Bernie Sanders makes a point in the first Democratic debate of the campaign as a smiling Hillary Clinton looks on. The former secretary of state was tough, nimble and largely unruffled.Photo: AP

Hillary Clinton scores strong in first Democratic debate, and it's still her race to lose

Front-runner Hillary Clinton dominated the debate stage as she clashed with her main rival Bernie Sanders over the economy and gun control


Bernie Sanders' mission was to broaden his appeal beyond liberal Democrats and come across as a potential president. He didn't, and the Democratic race for the White House remains Hillary Clinton's to lose.

The former secretary of state was tough, nimble and largely unruffled on Tuesday in the Democratic presidential candidates' first debate of the 2016 campaign.

She still has far to go to close the deal. She still faces charges she's too quick to change her views to suit her political needs.

She still has to explain to the Democratic base her ties to Wall Street and the wealthy class that Sanders has effectively railed against. And she still has questions to answer about the contents of and need for a private email server while at the State Department.

But she showed important political savvy when she highlighted an important difference with the US senator from Vermont on guns, one of the nation's most emotional issues.

Sanders voted against the 1993 Brady Bill signed into law by President Bill Clinton, which required federal background checks for gun purchasers and a waiting period. Sanders also supported a 2005 measure shielding firearms makers and dealers from liability lawsuits in certain cases. Clinton, then a US senator from New York, voted no.

Asked if Sanders was tough enough on guns, Clinton did not hesitate. The woman often criticised as being emotionless showed the sort of passion supporters so badly wanted to see.

"No," she said, "not at all. It's time the entire country stood up against the NRA (National Rifle Association)."

She recalled Sanders' record. He angrily shot back that he, too, wanted sensible gun control measures. In a time when mass shootings have become numbingly routine, Clinton's clarity registered with the party base.

Sanders' explanation - that he represents a state where gun ownership is popular - was hardly the response likely to expand his constituency.

Sanders, or for that matter the three other candidates on the stage, needed this debate to emerge as a viable alternative with potential to broaden his appeal, much as Barack Obama began to do in the fall of 2007.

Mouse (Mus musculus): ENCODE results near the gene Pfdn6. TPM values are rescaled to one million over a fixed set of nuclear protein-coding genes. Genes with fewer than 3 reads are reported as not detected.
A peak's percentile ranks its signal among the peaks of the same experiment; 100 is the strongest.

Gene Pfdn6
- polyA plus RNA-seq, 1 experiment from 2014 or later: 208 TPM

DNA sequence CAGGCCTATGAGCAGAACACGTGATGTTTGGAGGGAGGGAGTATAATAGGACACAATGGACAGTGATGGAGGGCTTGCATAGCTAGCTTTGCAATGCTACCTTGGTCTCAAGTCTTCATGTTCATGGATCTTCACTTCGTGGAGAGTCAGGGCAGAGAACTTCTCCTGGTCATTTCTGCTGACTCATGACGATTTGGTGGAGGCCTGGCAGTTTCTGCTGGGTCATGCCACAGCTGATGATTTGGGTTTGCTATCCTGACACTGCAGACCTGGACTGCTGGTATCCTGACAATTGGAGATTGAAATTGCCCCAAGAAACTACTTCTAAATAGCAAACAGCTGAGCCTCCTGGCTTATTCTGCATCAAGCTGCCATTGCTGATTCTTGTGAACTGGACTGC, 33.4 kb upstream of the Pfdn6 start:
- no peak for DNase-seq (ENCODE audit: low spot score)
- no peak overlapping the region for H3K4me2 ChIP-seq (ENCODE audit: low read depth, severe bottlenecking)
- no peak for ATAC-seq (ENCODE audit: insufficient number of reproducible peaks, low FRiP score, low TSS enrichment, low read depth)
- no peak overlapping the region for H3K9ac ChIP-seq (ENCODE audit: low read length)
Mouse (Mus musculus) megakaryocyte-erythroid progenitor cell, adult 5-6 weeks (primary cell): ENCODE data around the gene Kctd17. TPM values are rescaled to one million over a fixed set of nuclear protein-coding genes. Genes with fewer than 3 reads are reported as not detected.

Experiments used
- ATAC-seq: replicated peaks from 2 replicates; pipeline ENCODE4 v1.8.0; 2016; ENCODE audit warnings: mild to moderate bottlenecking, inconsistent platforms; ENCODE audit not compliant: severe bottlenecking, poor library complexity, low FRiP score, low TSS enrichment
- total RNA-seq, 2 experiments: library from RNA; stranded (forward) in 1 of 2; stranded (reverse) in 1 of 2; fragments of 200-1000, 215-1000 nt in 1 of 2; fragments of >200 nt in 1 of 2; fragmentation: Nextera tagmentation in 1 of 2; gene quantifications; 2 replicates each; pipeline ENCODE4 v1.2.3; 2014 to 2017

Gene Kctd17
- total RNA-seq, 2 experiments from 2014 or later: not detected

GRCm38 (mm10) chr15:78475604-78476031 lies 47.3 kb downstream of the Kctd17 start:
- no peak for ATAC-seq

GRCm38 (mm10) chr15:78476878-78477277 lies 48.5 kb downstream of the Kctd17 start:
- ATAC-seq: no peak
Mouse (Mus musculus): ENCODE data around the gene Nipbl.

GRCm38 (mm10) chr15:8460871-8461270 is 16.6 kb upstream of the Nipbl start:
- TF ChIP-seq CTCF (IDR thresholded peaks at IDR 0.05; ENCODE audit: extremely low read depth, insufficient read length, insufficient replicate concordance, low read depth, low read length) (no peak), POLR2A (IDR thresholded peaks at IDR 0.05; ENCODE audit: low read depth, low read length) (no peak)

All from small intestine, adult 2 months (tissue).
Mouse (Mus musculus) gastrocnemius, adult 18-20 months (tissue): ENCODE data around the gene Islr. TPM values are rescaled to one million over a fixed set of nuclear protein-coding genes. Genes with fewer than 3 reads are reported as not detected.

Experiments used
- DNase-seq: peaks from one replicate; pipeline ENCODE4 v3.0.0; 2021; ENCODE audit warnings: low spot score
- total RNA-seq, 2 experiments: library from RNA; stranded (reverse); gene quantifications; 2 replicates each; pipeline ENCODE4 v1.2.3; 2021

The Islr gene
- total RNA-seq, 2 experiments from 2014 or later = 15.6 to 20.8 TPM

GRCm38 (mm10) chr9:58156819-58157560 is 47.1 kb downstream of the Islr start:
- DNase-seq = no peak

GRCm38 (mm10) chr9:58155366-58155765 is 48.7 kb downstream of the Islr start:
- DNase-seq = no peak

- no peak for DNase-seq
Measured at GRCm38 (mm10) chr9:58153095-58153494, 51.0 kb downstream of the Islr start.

Obama, though, had been a US senator for less than three years and was unshackled by his legislative past. Sanders, a member of Congress since 1991, is.

Sanders has emerged as Clinton's chief challenger because of his ability to channel his passion for change, and feeling for the plight of people who still feel crushed by the placid economy, into a political movement. But the same forces that have fuelled his insurgent candidacy also limit its potential, and those limits were on display.

Sanders is a self-described "democratic socialist", a term that frightens a lot of people. He gave a vigorous, occasionally angry response when asked what that meant.

"What democratic socialism is about is saying that it is immoral and wrong that the top one-tenth of 1 per cent in this country own almost 90 per cent … own almost as much wealth as the bottom 90 per cent," he said.

But is a democratic socialist electable? Sanders said on Sunday that he was not a capitalist, and Clinton was quick to offer a distinction.

She eagerly defended capitalism, adding how "we have to save capitalism from itself". The goal, she said, was to curb the excesses of capitalism, but not reject the system that helped build a strong middle class. Sanders wants government-run health care, free college tuition and a trillion-dollar infrastructure program. At a time when many Americans are tired of expansive, intrusive government, he remains vulnerable on his notion of what socialism means.

Clinton will not escape the notion she's too close to the big money crowd. Two SuperPACs, which can raise unlimited amounts of money from special interests, support her. Sanders won't take SuperPAC funds.

She's not safe, but Clinton survived an important test.

This article appeared in the South China Morning Post print edition as: Clinton scores strong in debate